The Pickfords employee who fought in WW1 and was awarded a VC

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When a young lad of 14 walked into the Pickfords offices in Holdenhurst Road in Bournemouth in 1902 to begin his working life as an errand boy, no one could of imagined he would one day be awarded the highest award for gallantry in the country – The Victoria Cross.

Frederick Griggs was born in Bournemouth in 1888 and went to Malmesbury Park Council School. He was described as a ‘fit, tough young man of average attainments full of boyish spirit’.

Within a few years at Pickfords he had risen through the ranks (so to speak) to become a recognised carrier for Pickfords, delivering loads throughout the local area.

When the First World War began in September 1914, Frederick was amongst the first to volunteer, swapping his blue Pickfords uniform for khaki, joining the 14th Reserve Cavalry. He would first see action as part of the reinforcements drafted to Galipoli in June 1915. By this time he had joined the 6 Bn Yorks and Lancashire regiment and would cover the evacuation of the Allied forces off the Gallipoli Peninsula the following December.

After a brief respite from the horrors of the war in Egypt, the battalion was transported to the Western front in France, in time to participate in the latter stages of the Somme Campaign. It was here in the mud and barbed wire of the Somme, Frederick would sustain his first wound – a serious head injury, that resulted in his evacuation back to Britain. He would not re-join his battalion until the following summer of 1917.

In the months that followed he rose to the rank of Sergeant and was awarded the Military Medal for ‘Bravery in the field’, having taken part in many battles of the time such as Polygon Wood and Passchendeale.

By October 1918, the Allied Forces in France had finally driven back the German Army and were advancing on all fronts. To breach the final German defensive position – the Hindenberg Line, the Allied Forces had to cross the Canal du Nord. The 6th Battalion was assigned to attack the German lines around Epinoy. It was during this attack, that Frederick would win his VC.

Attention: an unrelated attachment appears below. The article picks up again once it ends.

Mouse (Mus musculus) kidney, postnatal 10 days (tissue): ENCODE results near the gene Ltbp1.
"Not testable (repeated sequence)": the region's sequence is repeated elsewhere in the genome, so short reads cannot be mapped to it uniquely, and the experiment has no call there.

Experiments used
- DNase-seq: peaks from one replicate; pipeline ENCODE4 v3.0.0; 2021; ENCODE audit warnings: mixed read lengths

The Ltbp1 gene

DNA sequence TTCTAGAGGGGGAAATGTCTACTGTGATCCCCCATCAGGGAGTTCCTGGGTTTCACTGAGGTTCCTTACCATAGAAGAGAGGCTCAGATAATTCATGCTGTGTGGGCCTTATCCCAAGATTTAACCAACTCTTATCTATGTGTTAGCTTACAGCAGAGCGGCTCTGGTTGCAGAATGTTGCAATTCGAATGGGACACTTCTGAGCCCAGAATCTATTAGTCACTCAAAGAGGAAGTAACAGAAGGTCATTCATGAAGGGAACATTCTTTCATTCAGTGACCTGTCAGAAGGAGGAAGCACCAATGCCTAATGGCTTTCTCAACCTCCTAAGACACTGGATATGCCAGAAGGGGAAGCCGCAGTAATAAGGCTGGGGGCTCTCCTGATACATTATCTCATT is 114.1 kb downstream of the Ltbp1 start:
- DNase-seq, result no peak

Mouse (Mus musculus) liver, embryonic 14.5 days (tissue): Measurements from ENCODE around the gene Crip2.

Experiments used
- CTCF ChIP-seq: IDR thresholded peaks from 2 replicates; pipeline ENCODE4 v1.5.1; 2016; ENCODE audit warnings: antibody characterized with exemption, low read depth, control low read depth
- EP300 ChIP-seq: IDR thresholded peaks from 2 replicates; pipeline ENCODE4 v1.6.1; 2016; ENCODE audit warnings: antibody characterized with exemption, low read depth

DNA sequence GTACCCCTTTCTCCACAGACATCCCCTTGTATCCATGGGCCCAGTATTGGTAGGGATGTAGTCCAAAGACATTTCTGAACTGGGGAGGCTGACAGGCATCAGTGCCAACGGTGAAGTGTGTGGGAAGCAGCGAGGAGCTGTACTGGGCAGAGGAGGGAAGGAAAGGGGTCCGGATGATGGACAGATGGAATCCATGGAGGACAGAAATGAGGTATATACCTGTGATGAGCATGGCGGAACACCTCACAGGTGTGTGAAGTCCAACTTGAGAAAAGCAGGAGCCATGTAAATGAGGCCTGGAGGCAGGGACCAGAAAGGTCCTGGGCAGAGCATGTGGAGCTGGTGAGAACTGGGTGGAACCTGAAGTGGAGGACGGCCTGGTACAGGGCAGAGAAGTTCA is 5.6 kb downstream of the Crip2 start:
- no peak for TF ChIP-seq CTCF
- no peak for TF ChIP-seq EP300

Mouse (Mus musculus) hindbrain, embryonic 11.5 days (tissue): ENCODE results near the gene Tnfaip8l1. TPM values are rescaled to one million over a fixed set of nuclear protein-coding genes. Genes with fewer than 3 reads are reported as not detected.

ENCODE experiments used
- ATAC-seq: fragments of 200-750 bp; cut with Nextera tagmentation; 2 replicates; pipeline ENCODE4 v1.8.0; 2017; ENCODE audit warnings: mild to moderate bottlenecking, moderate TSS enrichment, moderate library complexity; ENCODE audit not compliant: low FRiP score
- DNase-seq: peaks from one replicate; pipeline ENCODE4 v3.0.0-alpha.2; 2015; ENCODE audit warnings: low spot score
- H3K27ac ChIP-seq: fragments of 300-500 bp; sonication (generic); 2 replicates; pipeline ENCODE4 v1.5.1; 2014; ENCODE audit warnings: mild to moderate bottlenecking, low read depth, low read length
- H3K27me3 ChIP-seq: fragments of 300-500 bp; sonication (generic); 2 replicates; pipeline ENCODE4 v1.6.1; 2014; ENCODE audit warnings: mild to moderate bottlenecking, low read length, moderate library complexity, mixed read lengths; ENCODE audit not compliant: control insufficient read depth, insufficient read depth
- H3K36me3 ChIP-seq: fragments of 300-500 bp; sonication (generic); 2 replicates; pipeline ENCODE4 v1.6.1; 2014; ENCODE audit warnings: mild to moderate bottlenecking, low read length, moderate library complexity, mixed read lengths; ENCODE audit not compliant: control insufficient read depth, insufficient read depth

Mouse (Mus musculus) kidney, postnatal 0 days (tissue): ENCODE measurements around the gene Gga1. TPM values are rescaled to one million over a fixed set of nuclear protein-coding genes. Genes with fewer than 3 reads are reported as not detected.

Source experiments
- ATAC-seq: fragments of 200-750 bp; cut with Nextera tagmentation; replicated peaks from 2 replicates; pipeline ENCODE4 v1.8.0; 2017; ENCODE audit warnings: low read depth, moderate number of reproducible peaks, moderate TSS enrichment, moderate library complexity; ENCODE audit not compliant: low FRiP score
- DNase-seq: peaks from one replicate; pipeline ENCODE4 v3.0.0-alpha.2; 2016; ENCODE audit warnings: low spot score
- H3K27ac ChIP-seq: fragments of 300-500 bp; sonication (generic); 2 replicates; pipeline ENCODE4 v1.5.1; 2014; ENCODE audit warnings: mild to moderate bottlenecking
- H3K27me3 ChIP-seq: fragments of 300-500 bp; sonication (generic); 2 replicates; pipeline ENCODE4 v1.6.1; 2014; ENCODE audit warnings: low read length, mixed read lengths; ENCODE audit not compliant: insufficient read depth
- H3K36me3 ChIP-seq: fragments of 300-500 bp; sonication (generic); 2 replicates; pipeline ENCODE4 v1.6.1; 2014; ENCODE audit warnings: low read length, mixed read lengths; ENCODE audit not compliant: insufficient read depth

With his officers killed or wounded, Frederick led his men through the barbed wire and fire of the German defences to take the German lines – forcing 50 German soldiers to surrender. It was during German counterattacks that, Sergeant Frederick Riggs sadly lost his life.

His citation would read ‘Subsequently, when the enemy again advanced in force, Sergeant Riggs cheerfully encouraged his men exhorting them to resist to the last, and while doing so was killed’. Frederick has no known grave but he is commemorated with eleven others of the Battalion who have no grave and died that same day on the Vis-en-Artois Memorial.

In his home town of Bournemouth, his bravery and sacrifice is commemorated by a blue plaque on the Capstone Road, where he lived. Fredrick was a Pickfords employee who swapped his uniform and willingly paid the ultimate price.

Below is a picture of Holdenhurst road just after the war showing Pickfords’ depot on the left with Pickfords’ vehicles parked on the road.

Picture of Fredrick Riggs -
Picture of Pickfords Bournemouth in 1920s - Alywn Landell - flickr
Holdenhurst Bournemouth early 1920s Alwyn Landell
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